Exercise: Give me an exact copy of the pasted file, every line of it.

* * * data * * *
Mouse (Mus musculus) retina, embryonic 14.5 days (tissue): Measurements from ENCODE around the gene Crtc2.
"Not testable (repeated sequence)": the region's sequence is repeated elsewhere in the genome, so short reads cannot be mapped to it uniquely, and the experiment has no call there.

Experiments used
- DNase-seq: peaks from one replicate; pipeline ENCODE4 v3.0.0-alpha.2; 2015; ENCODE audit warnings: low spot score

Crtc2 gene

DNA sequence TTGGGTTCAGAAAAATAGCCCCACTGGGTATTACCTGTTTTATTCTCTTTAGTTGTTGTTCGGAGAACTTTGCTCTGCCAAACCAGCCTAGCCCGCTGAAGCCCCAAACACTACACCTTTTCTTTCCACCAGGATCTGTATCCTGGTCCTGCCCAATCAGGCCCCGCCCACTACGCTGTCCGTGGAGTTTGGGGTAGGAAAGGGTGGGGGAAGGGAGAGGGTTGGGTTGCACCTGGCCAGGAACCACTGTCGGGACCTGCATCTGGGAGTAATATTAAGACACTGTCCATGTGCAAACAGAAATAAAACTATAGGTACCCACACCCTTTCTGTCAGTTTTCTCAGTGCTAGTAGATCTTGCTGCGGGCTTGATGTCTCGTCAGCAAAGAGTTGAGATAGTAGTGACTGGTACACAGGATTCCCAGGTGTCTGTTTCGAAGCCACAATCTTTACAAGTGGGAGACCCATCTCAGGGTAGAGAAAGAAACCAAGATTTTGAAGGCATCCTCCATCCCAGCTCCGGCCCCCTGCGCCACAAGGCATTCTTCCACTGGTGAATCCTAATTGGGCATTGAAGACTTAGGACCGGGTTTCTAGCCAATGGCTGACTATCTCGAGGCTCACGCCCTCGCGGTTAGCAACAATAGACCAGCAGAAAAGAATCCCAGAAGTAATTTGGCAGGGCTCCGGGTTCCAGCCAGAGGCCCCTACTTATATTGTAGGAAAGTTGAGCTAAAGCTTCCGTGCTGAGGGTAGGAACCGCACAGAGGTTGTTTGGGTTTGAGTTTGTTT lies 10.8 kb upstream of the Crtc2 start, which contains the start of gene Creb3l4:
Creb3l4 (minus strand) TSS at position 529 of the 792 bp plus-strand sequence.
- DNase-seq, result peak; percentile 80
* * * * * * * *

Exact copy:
Mouse (Mus musculus) retina, embryonic 14.5 days (tissue): Measurements from ENCODE around the gene Crtc2.
"Not testable (repeated sequence)": the region's sequence is repeated elsewhere in the genome, so short reads cannot be mapped to it uniquely, and the experiment has no call there.

Experiments used
- DNase-seq: peaks from one replicate; pipeline ENCODE4 v3.0.0-alpha.2; 2015; ENCODE audit warnings: low spot score

Crtc2 gene

DNA sequence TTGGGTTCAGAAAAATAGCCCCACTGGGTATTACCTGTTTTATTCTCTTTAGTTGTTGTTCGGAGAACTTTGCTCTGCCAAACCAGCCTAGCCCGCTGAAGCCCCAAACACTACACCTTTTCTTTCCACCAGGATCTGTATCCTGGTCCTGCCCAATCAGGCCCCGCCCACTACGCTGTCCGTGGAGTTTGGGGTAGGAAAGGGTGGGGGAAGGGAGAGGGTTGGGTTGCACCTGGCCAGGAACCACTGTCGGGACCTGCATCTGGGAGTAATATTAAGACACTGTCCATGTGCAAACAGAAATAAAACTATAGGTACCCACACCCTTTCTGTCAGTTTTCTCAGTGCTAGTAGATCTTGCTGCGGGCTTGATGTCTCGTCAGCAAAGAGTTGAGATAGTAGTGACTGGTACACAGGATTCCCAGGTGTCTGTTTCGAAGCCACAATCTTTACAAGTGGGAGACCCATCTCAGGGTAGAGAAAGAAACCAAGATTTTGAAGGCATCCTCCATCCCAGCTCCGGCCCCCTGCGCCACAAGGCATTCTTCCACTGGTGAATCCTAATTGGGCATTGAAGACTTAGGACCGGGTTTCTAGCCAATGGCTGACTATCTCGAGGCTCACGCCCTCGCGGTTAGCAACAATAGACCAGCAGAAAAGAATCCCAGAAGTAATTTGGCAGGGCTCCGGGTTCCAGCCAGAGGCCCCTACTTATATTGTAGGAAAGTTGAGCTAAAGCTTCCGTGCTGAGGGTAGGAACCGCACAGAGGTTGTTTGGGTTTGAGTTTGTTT lies 10.8 kb upstream of the Crtc2 start, which contains the start of gene Creb3l4:
Creb3l4 (minus strand) TSS at position 529 of the 792 bp plus-strand sequence.
- DNase-seq, result peak; percentile 80